Release Dates

It won’t be long before we’re releasing our new company website and opening an invitation up for interested parties willing to be involved in our hosted framework beta testing program, not dissimilar to apex.oracle.com, with a downloadable release to follow after completion of the beta trials. For those that have immediate project requirements we will be open to discussions to help get you moving ASAP before our official release launch.

Spreading the Word

Peter and I will both be at the Austrian User Group conference day in June, and will also be attending Kscope 12 and presenting. If your interested in what we are doing we urge you to come and meet us and talk with us. We’re both passionate about APEX development and want to plant the same seeds in you, that were planted in us.


The amount of work to get where we are has been huge, but it pales in comparison to the mountain that is ahead of us which we have started to climb. We’re on a long journey and sometimes we underestimate the amount of time it takes to get to the next base camp. The point to take away is that we’re always moving forwards and our first base camp is now in sight. We have an ambitious roadmap to bring new applications to life, release version 2.0, produce a Sencha Touch framework for APEX, introduce new modular solutions similar to interactive reports, the list goes on… and on…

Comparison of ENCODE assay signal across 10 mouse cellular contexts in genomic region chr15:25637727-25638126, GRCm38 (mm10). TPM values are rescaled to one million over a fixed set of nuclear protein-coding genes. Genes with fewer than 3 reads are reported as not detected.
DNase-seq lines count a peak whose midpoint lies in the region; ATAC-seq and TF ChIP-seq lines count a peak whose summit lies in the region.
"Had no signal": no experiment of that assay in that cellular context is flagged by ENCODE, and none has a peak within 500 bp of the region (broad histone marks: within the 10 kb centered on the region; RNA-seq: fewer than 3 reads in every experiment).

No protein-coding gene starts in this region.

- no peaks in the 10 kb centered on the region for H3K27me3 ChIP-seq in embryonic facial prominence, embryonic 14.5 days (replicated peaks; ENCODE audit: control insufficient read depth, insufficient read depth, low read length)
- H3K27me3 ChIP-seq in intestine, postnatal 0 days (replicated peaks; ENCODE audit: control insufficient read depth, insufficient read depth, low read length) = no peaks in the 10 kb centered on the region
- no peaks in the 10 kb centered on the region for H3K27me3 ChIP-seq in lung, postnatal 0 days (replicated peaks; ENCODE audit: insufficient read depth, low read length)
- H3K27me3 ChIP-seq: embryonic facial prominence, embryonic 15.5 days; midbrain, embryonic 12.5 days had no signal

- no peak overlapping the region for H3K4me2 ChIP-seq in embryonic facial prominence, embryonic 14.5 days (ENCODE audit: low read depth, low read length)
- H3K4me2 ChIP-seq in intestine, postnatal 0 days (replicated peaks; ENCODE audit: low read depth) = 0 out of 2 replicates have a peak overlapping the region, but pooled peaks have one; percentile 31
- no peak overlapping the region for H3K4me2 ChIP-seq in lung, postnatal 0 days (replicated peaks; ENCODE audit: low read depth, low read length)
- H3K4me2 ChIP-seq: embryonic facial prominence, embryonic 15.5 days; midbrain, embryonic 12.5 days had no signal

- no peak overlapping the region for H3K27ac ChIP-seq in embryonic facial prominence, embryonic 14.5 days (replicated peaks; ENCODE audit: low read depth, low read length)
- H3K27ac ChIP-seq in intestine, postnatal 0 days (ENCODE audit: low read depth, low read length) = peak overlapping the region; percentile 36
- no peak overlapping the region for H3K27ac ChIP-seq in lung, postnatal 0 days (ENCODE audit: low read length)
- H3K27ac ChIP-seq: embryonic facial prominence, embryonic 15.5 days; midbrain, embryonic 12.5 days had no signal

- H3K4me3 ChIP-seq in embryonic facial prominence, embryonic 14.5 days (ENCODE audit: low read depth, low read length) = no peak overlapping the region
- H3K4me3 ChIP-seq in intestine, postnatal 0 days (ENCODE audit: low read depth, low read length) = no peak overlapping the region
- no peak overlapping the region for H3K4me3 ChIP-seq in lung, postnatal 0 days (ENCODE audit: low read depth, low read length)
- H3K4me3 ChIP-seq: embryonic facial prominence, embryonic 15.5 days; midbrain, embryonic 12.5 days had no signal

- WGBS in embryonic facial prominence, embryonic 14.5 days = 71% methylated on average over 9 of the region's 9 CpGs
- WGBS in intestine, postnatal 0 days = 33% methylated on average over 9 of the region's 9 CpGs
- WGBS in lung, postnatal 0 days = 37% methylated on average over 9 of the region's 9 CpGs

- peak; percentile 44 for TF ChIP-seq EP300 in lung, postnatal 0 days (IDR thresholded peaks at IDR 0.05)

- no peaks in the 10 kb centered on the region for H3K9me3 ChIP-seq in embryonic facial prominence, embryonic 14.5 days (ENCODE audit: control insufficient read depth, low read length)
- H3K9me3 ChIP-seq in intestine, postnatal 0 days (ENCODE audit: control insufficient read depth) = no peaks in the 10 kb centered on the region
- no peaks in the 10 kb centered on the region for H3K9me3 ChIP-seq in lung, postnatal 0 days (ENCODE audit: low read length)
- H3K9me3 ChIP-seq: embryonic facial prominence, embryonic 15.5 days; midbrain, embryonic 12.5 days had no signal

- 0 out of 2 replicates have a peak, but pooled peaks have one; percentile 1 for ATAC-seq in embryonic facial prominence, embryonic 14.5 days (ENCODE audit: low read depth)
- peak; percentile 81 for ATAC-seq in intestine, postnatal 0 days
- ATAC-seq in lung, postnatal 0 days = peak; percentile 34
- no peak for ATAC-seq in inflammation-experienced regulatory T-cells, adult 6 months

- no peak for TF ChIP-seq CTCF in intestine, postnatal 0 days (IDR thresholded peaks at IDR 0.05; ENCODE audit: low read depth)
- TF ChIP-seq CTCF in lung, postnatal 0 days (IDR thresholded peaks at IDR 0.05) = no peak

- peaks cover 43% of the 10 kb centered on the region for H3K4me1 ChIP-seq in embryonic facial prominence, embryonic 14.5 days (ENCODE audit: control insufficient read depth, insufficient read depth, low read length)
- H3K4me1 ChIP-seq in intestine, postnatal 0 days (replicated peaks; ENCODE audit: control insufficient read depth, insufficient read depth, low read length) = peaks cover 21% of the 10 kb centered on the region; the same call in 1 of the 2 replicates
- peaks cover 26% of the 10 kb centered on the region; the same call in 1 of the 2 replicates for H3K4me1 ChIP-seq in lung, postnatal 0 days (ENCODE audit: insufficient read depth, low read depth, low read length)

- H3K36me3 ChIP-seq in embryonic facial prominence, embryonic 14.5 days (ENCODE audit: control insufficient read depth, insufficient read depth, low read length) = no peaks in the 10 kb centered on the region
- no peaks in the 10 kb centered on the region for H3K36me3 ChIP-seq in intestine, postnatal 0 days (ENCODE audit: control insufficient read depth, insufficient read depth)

So on a final note, as the saying goes “Rome wasn’t built in a day” and it wasn’t…. but soon your applications might be ;-)


APEX Plugin – Body Chart

Recently I had an inquiry via my website asking whether I was able to create a selectable body chart APEX plugin for a physiotherapy practice so they could easily highlight joint pain and record information against these selected areas. One of the challenging requirements was to allow fine grained selectivity of 16 areas on each hand, whilst working within a very limited budget.